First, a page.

Throughout the Republican era in China (1911-1949), American-trained Chinese scholars played critical roles in establishing Chinese institutions for agricultural education, research, and extension. This dissertation argues that it was the sense of "belonging to China"� as a cultural and social entity-not a political one-that motivated Chinese scientists to study in the U.S. and to return to China, to apply their knowledge to the social problems of their homeland. Based on the American model, the scientific institutions established by these scholars nonetheless developed into a pattern uniquely adapted to the Chinese situation. This dissertation also explores the motivations and strategies used by these American-trained Chinese scholars to fulfil their desire of serving China by developing hybrid agricultural ideas, practices, and institutions. Due to political decentralization in Republican China, scholars with similar motivations and goals adopted diverse strategies, which was unusual for nationalistic scholars in other historical contexts. I demonstrate the flexibility of their ideas and practices, which proved adaptive to the dynamic social and natural environments in which they worked (from the Northeast to the Southwest, and from the early "warlord period"� through the turmoil of war in the 1940s). Hoping to improve the lives of Chinese people and to strengthen China's international status, these scientists not only survived during this turbulent era and established a new model for agricultural research and education, but also succeeded in creating and circulating agricultural knowledge for global scientific communities.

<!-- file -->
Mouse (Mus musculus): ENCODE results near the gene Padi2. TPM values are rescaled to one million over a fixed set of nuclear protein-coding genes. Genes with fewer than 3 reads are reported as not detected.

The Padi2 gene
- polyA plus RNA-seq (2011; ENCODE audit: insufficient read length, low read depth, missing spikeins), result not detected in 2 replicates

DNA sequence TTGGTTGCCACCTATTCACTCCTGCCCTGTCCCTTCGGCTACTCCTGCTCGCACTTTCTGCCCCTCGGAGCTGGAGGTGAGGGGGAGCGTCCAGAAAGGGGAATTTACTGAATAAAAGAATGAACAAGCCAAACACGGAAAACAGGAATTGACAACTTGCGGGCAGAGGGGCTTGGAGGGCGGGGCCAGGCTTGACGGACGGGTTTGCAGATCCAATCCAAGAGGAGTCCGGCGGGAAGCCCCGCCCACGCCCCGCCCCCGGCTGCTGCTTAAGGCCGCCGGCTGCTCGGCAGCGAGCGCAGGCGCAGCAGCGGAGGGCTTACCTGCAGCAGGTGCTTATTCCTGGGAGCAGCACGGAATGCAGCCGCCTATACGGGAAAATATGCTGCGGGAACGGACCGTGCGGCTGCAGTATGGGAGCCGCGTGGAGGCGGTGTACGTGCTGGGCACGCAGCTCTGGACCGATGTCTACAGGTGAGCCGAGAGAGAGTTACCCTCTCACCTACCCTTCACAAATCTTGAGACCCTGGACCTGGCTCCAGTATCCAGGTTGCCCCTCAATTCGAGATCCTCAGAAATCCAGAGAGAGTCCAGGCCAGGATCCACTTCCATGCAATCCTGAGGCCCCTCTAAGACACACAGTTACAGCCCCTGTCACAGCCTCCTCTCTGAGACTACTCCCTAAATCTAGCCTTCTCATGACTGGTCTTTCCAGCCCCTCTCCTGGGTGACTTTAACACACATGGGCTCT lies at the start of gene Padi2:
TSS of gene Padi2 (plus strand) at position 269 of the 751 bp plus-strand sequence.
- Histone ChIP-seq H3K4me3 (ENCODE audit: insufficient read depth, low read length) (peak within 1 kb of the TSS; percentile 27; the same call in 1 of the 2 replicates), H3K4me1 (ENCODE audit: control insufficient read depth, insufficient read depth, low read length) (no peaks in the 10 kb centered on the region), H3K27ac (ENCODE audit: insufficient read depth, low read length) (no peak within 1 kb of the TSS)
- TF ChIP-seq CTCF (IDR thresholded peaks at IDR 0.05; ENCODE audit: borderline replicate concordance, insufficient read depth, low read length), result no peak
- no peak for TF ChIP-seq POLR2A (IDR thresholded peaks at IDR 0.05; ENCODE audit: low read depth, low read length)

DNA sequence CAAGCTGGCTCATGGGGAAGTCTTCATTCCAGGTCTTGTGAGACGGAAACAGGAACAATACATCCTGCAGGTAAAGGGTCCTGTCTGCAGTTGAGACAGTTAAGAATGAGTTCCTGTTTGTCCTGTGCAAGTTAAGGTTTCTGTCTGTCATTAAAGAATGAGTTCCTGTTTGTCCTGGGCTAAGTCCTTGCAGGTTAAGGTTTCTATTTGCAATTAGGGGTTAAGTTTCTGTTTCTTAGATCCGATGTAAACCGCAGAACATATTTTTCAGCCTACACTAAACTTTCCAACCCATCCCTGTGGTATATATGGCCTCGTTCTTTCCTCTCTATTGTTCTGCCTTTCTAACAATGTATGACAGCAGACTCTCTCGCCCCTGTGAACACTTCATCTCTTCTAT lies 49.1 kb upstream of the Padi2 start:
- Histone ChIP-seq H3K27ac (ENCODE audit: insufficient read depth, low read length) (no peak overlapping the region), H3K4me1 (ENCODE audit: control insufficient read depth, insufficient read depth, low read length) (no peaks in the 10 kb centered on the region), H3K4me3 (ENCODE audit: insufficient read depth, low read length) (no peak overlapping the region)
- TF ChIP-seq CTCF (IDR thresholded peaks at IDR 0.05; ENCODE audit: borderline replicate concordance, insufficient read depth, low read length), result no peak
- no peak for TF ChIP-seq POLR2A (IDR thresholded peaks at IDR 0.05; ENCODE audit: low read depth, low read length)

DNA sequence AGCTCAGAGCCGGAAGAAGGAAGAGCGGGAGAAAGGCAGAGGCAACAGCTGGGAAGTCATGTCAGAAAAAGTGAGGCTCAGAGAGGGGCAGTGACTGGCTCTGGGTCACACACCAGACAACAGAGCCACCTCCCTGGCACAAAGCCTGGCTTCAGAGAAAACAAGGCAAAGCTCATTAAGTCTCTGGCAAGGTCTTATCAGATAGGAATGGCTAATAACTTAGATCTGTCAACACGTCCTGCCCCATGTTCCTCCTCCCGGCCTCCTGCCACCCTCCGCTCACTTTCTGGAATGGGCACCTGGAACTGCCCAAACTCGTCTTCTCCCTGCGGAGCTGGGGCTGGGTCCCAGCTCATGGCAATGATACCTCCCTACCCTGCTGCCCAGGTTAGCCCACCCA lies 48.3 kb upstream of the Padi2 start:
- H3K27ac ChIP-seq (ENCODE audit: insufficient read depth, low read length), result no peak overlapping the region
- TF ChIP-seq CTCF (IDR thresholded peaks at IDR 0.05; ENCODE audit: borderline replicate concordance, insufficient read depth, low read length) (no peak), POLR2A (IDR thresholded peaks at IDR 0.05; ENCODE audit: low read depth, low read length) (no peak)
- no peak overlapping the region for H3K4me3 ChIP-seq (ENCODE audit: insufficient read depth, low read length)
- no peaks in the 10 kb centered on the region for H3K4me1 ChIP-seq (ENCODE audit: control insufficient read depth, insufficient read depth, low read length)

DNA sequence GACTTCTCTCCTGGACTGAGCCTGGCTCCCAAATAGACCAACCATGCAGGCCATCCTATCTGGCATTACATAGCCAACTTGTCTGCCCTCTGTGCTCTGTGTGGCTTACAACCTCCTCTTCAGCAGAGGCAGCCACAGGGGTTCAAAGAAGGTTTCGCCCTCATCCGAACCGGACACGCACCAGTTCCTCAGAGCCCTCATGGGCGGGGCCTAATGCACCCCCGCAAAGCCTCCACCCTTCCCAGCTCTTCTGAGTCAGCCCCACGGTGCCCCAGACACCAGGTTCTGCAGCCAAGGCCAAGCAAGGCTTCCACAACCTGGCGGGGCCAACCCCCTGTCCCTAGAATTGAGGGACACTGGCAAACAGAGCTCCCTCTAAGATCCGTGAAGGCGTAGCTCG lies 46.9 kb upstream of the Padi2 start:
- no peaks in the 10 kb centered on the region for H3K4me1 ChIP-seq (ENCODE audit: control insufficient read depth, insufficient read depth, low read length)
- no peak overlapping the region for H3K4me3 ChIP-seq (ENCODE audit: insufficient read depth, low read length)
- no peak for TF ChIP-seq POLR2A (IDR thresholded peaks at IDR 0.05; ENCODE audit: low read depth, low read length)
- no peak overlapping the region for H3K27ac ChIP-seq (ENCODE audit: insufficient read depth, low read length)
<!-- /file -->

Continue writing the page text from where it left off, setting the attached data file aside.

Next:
University of Minnesota Ph.D. dissertation. August 2015. Major: History of Science, Technology, and Medicine. Advisor: Susan Jones. 1 computer file (PDF); viii, 303 pages.
Serving China through Agricultural Science: American-Trained Chinese Scholars and “Scientific Nationalism” in Decentralized China (1911-1945).
Retrieved from the University of Minnesota Digital Conservancy,
Content distributed via the University of Minnesota's Digital Conservancy may be subject to additional license and use restrictions applied by the depositor.